Almost every driver – 95% – will be using a voice assistant in the next three years, but automotive companies must improve the experience to meet user expectations. Those are the findings of a new research report from the Capgemini Research Institute.
The report – Voice on the go: How can auto manufacturers provide a superior in-car voice experience – looks at consumers’ adoption and expectations of the in-car voice experience. It identifies the opportunities for automotive companies to grow revenues and boost engagement through voice technology, but also finds that the industry rates the current performance of voice assistants more highly than consumers.
One key point was that not only are in-car voice assistants already being widely used, but that the trend is set to accelerate. Almost half (49%) of consumers surveyed are using voice assistants in their vehicles for a variety of functions; this figure is expected to surge to 73% in the future. At present, 77% of consumers use voice to play music and check directions (expected to rise to 85% in the future), 46% book appointments for their vehicle to be serviced (rising to 74%) and 45% order specific services such as food (72% in the future).
When asked to rate their experience using in-car voice assistants, only 28% described it as “great,” with 59% agreeing that it was, “satisfactory, but the experience needs to be improved”. A clear majority believes improvement is needed when using voice assistants to integrate with at-home systems such as temperature control (63%), providing feedback or making complaints (61%), ordering specific mobility services (60%) and booking vehicle service appointments (60%).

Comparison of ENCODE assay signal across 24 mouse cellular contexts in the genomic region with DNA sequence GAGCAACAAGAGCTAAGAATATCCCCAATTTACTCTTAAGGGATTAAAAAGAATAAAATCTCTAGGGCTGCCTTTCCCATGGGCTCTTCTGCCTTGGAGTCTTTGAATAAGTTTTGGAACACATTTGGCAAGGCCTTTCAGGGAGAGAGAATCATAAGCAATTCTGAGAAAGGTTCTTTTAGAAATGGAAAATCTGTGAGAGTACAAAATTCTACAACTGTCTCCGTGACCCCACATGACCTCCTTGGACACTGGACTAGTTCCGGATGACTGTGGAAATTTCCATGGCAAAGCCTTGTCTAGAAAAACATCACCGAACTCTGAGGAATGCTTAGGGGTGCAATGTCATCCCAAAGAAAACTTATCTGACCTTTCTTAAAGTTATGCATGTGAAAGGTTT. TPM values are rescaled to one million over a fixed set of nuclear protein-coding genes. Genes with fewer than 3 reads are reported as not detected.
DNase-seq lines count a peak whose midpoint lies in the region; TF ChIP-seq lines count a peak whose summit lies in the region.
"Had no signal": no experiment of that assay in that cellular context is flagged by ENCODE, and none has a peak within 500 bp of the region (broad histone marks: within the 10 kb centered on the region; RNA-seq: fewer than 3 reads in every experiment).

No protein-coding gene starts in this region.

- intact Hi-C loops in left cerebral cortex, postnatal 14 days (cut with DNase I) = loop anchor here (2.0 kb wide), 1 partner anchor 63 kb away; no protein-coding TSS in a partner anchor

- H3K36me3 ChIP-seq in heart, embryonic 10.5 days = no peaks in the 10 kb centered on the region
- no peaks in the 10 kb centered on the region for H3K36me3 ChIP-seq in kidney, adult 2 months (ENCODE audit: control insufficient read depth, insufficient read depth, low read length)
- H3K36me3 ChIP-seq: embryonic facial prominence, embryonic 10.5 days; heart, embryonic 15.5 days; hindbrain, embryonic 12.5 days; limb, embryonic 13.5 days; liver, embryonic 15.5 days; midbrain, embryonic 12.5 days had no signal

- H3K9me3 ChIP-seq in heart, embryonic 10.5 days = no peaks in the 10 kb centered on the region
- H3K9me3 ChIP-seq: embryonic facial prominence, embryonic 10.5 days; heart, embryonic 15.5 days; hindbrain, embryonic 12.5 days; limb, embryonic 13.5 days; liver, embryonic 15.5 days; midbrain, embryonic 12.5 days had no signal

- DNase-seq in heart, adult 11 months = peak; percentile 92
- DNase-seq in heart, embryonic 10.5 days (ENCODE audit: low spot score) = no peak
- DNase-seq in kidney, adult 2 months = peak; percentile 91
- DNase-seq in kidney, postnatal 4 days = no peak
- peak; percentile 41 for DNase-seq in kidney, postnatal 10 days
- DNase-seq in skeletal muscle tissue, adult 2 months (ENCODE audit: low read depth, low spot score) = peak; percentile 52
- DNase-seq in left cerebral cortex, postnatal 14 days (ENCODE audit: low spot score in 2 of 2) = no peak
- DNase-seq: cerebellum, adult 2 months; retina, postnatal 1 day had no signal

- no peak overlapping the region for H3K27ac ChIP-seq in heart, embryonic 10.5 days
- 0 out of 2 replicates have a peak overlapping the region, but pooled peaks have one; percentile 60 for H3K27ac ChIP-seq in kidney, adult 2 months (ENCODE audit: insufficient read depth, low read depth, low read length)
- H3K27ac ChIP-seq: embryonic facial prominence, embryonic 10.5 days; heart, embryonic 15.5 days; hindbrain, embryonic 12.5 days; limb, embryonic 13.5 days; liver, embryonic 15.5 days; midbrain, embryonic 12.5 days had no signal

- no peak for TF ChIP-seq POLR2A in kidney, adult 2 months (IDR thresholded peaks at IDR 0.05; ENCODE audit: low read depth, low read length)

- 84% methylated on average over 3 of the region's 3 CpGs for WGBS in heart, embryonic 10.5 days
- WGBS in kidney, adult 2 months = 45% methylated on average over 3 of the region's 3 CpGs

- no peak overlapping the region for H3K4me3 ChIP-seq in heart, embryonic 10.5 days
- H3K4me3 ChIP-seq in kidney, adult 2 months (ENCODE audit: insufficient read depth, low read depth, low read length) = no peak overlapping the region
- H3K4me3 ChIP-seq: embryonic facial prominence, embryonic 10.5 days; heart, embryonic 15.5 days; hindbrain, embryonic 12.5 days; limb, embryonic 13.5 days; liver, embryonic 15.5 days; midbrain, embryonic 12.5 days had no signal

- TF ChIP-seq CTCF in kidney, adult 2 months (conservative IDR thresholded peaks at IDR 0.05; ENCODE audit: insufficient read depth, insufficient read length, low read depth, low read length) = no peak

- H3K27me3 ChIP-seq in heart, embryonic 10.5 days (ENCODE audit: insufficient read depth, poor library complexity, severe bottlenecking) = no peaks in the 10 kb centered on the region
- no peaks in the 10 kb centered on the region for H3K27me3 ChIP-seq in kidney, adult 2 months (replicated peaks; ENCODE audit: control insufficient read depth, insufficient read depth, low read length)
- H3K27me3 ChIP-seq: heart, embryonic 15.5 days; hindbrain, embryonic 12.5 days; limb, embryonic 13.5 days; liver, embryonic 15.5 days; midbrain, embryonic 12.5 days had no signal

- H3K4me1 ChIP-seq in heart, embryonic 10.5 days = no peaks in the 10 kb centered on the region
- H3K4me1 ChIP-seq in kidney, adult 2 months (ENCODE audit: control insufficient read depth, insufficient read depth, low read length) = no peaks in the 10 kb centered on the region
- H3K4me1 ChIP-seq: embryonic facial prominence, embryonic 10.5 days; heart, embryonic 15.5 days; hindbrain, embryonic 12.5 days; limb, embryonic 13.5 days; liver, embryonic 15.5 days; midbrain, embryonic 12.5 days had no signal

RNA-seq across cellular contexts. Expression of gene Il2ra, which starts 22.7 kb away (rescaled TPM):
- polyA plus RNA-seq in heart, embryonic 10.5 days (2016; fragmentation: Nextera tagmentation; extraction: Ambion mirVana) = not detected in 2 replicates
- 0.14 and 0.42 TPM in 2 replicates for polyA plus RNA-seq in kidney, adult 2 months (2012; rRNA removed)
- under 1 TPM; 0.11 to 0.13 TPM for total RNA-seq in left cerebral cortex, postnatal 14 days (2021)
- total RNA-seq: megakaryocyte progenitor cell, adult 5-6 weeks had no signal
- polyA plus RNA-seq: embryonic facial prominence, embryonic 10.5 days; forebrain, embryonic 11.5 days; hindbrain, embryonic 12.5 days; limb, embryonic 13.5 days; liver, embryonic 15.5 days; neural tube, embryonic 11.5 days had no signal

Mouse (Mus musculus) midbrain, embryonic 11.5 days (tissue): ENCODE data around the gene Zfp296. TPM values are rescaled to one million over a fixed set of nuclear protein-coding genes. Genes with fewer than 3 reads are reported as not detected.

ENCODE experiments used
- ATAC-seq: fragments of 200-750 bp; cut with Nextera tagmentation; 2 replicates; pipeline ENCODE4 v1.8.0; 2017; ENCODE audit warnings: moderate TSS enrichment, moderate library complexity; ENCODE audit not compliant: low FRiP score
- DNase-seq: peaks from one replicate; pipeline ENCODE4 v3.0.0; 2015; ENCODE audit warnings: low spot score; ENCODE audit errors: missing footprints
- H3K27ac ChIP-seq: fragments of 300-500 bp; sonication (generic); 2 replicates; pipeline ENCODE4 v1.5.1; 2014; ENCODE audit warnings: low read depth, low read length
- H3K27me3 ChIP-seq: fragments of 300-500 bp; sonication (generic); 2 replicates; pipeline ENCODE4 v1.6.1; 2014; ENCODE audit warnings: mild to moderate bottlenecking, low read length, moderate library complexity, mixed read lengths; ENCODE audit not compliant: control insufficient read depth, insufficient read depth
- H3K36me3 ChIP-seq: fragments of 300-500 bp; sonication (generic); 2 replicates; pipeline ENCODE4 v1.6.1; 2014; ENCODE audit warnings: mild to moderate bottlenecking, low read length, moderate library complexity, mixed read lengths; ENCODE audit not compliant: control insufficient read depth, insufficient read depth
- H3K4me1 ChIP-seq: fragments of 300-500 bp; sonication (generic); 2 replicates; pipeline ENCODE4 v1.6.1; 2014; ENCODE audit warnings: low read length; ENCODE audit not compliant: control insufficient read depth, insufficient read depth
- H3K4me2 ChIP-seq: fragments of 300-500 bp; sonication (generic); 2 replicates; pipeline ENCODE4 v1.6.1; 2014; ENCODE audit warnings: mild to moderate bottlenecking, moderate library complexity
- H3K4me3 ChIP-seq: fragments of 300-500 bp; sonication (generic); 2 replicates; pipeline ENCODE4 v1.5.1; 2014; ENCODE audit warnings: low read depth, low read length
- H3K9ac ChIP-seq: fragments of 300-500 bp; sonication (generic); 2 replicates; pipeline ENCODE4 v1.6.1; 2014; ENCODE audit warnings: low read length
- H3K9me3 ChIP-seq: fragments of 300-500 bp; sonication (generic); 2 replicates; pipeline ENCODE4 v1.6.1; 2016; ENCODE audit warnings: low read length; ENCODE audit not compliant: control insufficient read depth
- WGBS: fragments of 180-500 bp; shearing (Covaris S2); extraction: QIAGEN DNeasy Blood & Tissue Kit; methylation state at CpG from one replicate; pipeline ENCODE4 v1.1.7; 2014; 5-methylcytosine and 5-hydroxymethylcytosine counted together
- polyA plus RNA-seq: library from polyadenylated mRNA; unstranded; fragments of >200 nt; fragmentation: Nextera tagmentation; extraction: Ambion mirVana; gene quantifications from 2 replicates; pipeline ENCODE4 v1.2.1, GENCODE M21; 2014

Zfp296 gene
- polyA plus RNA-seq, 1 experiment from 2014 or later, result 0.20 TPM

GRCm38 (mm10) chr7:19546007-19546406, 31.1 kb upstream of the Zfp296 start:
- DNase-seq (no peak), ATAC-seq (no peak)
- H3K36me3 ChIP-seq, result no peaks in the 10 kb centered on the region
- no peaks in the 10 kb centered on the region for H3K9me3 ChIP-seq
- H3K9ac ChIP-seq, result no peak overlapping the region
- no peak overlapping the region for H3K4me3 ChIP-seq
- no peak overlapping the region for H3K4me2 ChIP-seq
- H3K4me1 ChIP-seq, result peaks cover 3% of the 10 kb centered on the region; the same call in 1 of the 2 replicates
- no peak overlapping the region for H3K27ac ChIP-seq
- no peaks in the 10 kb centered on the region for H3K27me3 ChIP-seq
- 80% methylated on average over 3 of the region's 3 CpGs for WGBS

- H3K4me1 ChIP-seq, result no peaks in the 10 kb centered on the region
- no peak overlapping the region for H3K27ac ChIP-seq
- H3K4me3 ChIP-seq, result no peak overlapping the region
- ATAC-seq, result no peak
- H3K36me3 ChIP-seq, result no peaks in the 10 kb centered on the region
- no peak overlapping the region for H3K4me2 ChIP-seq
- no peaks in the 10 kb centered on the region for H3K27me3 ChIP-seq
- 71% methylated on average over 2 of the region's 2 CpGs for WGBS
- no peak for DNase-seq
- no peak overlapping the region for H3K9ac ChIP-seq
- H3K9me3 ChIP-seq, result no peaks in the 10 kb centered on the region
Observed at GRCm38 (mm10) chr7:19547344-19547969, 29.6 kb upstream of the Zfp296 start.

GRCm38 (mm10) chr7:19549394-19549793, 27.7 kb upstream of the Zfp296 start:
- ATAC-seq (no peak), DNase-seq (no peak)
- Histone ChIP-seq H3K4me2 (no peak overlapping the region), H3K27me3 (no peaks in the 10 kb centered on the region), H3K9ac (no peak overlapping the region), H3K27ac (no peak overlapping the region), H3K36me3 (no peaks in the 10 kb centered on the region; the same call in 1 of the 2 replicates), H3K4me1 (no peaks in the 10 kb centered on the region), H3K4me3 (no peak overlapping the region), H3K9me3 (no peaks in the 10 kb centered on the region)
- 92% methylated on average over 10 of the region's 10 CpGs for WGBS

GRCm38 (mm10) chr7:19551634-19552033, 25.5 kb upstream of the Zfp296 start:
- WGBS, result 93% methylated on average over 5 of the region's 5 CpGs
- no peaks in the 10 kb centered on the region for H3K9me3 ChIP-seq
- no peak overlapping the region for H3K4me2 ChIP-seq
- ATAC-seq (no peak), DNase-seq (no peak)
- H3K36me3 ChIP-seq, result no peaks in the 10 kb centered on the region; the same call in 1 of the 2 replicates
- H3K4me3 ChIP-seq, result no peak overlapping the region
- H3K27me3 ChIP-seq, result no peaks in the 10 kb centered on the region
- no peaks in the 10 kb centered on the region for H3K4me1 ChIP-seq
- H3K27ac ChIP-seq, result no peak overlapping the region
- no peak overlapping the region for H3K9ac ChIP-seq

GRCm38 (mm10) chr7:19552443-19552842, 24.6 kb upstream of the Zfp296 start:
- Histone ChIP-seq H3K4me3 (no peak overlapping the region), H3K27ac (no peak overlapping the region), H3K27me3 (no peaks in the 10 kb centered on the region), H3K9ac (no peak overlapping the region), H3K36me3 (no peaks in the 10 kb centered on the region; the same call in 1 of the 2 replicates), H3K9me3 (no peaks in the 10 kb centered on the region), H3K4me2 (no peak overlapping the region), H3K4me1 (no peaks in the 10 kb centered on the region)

As well as improving the experience across key use cases, automotive companies must address concerns over privacy and data security, cites the report. Fifty percent of consumers said they do not trust voice assistants with their personal data, and 48% that they are too intrusive and seek too much personal information.
Greater customer engagement in the future has the potential to translate into revenue gains. The report found that globally, 37% of consumers said they would be willing to pay a premium or monthly subscription price for a voice subscription installed or embedded in their car and 48% said they might consider this in the future. Younger drivers were most likely to be willing to pay, including 47% of those aged 22-31 compared to 29% of 45-59-year-olds and 18% of over-60s.
“Voice assistants are becoming an essential part of how people experience cars, and safely manage their lives while on the move,” commented Markus Winkler, global head of Automotive at Capgemini. “This report demonstrates how the automotive industry should be using voice as a strategic asset both to build customer engagement and grow revenues with connected services over time.”
To access the full report, click here.